The Importance of Safe Orthopedic ImplantsFebruary 27th, 2019 - Posted to Orthopedics
The advancement in the technology used for medical purposes combined with the increasingly more educated general population in regard to the choices they can make to continuously improve their way of life constitute two of the main reasons behind surgeries such as knee and hip implants currently being among the top most frequently performed operations in the whole world.
In fact, hip replacement, for example, is often referred to as “the operation of the century”, a characterization that hints at the many such surgeries that have led to the betterment of the lives of patients.
When it comes to orthopedic interventions, entries in the Lancet speak highly about the approach to implants in the case of surgery, noting on the fact that the last 20 years have seen quality prostheses significantly contributing to both the scope and the speed of recovery.
Orthopedic Surgeon Responsibility
Realistically speaking, there will never exist 100% foolproof orthopedic implants that would not fail in some way, either by getting loose or by causing some sort of infection, however, in each situation the knowledge, the experience and the skills of the surgeon provide guidance regarding what type of implant works best with the circumstances of a certain individual. Thus, the orthopedic surgeon has a clear idea at an early stage of what the outcome will look like for the patient and will not go through with any procedure or product that would jeopardize the needs and the overall well being of the patient.
At Marina Del Rey Hospital, we are supportive of new scientific research concerned with prostheses, but we are simultaneously fiercely protective of our patients and we agree that unsafe products should be prevented from entering the market altogether on the reasoning that lower prices for insufficiently tested implants might attract patients and surgeons alike into poor decision making.
Different Patients, Different Implants
What is commonly known under the name of implants are biomaterials that upon interacting with human tissues and fluids have the ability to help with the treatment or with the replacement of different anatomical parts of the body. Depending on the situation, a patient might only be in need of a temporary implant in which case, biodegradable Magnesium-based alloys are commonly used to support the healing process.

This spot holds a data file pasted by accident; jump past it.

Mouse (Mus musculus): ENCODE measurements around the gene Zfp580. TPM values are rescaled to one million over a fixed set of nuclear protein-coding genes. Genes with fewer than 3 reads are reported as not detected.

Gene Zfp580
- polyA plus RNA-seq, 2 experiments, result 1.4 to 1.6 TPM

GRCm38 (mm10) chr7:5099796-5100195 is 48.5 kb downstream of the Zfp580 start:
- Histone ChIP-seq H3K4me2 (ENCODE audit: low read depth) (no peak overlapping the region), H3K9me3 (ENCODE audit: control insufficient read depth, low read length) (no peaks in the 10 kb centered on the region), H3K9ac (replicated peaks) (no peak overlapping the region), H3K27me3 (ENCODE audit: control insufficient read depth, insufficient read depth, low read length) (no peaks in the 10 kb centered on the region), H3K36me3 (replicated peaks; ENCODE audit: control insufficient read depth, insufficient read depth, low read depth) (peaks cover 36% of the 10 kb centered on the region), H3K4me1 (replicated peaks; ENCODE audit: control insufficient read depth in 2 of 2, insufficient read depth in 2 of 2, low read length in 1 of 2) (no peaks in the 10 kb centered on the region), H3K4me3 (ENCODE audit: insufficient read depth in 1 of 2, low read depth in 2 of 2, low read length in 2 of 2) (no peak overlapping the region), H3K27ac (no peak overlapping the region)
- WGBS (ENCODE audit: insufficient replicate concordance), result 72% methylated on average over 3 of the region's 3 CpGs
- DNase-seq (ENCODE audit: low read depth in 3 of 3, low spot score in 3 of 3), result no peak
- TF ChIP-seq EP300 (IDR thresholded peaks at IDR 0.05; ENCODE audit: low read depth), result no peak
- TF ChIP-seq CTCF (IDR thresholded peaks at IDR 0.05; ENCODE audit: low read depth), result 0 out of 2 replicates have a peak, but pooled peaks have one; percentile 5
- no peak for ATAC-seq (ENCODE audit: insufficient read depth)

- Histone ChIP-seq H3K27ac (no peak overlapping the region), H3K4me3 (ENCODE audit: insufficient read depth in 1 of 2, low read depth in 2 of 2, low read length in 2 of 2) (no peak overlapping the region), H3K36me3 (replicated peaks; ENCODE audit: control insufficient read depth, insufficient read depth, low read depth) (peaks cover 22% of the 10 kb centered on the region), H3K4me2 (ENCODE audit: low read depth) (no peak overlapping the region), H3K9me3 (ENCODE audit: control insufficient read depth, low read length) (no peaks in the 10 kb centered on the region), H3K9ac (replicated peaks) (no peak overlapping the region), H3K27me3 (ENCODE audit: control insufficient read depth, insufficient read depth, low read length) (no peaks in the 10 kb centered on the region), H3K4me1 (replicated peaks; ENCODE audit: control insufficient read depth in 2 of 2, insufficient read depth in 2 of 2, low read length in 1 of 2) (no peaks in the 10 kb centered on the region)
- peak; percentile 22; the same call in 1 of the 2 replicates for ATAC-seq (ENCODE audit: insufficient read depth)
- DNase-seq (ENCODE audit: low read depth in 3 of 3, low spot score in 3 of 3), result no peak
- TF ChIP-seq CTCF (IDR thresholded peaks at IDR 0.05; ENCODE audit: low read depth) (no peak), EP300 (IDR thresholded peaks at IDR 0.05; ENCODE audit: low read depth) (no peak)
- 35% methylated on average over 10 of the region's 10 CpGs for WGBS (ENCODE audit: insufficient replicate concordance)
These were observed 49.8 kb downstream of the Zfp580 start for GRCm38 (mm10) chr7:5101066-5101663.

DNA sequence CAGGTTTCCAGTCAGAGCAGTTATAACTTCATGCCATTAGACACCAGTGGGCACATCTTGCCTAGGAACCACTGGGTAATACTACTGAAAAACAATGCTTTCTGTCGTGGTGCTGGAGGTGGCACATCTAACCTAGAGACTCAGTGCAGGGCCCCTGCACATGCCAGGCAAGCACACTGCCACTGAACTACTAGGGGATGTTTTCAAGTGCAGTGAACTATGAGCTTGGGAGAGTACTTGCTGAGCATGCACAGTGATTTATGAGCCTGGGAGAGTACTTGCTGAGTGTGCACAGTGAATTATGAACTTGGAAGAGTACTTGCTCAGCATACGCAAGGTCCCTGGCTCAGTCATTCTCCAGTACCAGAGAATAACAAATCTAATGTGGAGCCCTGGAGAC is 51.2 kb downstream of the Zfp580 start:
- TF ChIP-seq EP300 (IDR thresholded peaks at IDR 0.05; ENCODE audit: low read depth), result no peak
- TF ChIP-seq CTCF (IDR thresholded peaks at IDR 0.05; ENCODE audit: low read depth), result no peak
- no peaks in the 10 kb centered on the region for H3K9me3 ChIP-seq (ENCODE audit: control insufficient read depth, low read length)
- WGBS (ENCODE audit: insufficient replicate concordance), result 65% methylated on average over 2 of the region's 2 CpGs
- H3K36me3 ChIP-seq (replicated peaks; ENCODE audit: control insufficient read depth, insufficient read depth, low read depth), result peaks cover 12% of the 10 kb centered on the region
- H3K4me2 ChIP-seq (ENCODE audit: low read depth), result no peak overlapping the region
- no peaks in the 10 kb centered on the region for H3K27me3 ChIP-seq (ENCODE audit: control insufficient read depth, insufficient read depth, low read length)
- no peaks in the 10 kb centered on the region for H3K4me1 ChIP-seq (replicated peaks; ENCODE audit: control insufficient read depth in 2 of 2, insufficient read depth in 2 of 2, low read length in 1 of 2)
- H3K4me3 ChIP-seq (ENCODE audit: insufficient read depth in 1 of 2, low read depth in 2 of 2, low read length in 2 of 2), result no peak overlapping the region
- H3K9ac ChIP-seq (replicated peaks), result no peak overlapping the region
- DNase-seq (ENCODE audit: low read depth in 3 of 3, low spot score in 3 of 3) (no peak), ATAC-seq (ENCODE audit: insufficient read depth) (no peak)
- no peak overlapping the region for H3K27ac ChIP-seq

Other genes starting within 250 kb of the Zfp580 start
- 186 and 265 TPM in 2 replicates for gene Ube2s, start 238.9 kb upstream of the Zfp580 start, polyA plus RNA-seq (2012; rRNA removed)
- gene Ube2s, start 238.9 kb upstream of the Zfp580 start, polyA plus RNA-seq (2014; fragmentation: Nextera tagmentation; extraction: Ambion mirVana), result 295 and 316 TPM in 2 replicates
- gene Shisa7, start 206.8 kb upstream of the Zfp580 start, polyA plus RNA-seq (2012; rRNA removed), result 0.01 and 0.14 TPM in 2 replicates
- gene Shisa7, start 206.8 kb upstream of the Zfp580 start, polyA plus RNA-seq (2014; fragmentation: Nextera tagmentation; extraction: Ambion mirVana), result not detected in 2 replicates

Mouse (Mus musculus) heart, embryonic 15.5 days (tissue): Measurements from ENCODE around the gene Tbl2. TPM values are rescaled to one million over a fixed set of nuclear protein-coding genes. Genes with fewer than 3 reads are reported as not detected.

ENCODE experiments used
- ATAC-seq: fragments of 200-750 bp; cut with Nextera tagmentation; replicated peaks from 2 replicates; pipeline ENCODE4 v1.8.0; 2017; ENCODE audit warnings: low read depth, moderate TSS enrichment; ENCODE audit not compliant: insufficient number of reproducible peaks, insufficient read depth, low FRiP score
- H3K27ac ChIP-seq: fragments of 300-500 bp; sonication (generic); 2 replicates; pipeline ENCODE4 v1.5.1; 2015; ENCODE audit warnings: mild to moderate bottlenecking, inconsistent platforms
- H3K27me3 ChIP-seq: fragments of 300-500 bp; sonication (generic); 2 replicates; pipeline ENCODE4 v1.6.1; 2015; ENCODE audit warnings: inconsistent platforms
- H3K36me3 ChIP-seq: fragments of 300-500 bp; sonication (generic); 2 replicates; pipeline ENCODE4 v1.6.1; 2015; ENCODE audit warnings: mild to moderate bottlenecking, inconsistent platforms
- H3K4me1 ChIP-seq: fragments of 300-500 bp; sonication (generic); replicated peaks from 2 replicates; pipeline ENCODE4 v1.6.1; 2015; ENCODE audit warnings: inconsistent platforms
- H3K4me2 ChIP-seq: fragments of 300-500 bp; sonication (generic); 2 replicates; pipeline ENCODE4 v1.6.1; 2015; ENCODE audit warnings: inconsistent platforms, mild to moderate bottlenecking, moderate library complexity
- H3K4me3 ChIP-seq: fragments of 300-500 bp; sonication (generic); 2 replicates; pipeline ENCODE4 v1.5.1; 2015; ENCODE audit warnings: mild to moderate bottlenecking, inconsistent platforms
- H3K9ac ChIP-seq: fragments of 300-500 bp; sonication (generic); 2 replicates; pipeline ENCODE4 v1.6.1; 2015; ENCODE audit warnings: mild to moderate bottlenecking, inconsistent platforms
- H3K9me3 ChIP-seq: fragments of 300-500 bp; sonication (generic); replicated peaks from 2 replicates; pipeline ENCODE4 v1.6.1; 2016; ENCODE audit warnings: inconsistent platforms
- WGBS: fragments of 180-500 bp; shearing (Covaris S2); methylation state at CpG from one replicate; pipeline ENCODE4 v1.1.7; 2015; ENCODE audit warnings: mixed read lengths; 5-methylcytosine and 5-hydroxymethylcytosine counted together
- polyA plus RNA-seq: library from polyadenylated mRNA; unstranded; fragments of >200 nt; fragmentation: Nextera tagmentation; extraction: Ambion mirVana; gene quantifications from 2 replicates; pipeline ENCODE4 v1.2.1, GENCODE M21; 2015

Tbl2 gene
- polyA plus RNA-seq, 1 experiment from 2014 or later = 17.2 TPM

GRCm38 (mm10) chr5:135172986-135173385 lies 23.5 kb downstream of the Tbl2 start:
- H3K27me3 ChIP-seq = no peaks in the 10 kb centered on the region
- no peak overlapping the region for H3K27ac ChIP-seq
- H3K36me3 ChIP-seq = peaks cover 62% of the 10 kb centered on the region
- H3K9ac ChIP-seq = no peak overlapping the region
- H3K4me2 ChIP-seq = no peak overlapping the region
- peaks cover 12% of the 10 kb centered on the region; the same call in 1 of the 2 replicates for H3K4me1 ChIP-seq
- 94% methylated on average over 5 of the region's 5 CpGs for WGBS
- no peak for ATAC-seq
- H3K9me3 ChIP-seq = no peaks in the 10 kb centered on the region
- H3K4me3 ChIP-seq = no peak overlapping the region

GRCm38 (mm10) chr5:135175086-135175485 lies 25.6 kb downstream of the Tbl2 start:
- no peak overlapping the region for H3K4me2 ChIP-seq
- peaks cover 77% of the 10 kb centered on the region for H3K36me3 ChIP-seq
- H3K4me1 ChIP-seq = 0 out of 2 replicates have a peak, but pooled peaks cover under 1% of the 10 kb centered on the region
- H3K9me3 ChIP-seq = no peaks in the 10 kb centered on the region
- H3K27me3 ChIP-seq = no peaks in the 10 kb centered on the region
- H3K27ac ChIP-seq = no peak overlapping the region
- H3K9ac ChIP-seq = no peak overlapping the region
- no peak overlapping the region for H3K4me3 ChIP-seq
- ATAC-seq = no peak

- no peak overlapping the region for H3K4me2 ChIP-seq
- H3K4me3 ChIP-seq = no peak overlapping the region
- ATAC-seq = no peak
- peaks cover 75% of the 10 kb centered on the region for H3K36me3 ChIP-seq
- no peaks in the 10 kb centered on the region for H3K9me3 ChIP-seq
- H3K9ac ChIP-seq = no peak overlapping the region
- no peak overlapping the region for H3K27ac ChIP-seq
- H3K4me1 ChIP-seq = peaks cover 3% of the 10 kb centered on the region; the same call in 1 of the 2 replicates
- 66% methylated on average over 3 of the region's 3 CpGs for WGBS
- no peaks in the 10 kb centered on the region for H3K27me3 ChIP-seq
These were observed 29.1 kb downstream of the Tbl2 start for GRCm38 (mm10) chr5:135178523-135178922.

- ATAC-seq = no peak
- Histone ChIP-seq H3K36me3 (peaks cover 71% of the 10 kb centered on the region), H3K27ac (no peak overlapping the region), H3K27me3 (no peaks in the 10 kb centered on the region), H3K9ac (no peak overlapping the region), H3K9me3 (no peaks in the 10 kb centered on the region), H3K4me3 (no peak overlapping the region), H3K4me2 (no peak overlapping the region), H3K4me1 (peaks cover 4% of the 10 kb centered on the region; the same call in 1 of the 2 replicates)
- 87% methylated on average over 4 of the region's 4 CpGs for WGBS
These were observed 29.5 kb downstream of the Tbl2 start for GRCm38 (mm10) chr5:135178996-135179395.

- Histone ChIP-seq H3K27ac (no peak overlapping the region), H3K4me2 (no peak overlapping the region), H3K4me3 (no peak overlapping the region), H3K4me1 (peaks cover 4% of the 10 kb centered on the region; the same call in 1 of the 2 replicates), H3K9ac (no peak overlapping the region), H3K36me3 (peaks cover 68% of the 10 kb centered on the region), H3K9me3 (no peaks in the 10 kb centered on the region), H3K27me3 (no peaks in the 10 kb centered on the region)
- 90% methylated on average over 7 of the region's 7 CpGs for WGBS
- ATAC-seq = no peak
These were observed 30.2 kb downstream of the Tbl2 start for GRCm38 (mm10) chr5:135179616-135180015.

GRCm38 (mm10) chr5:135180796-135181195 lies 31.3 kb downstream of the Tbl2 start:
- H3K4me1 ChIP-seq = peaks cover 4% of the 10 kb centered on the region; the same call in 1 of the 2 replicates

In orthopedics, the main biomaterials used in implant surgeries are metals, such as cobalt-chromium, stainless steel and titanium, but also non-metals, like ceramics, composites and polymers, the uses of each being determined by the surgeon in accordance with the specific circumstances of the patient. Thus, for instance, for a total joint replacement, metal-based implants would be required because they have the necessary strength and elasticity to show resistance in the face of constant friction without the accumulation of any debris that would lead to infection and further possible complications.
Performing a Successful Orthopedic Implant Surgery
The typical implant surgery begins with removing the damaged joint and afterward replacing it with the prosthesis. Presently, the main cause for patients undergoing orthopedic implant interventions is osteoarthritis, also known under its more generic name, degenerative joint disease. Patients are able to have implant surgeries, the most frequent procedures being for hip, shoulder, elbow and knee. The most important thing for a surgeon to consider for the operation to be successful is the biocompatibility of the medical device. In addition to this, it is also vital for the implant with the appropriate design to be used and for it to present biomechanical stability.
Although the field of orthopedics has been greatly improved by the vast contributions of surgeons and by the work done in research centers by specialists of different universities or scientific organizations, the mission is nowhere near being accomplished. There are still many more challenges that need the attention and the innovative efforts of professionals to make sure that clinical results in orthopedic intervention will only be getting better.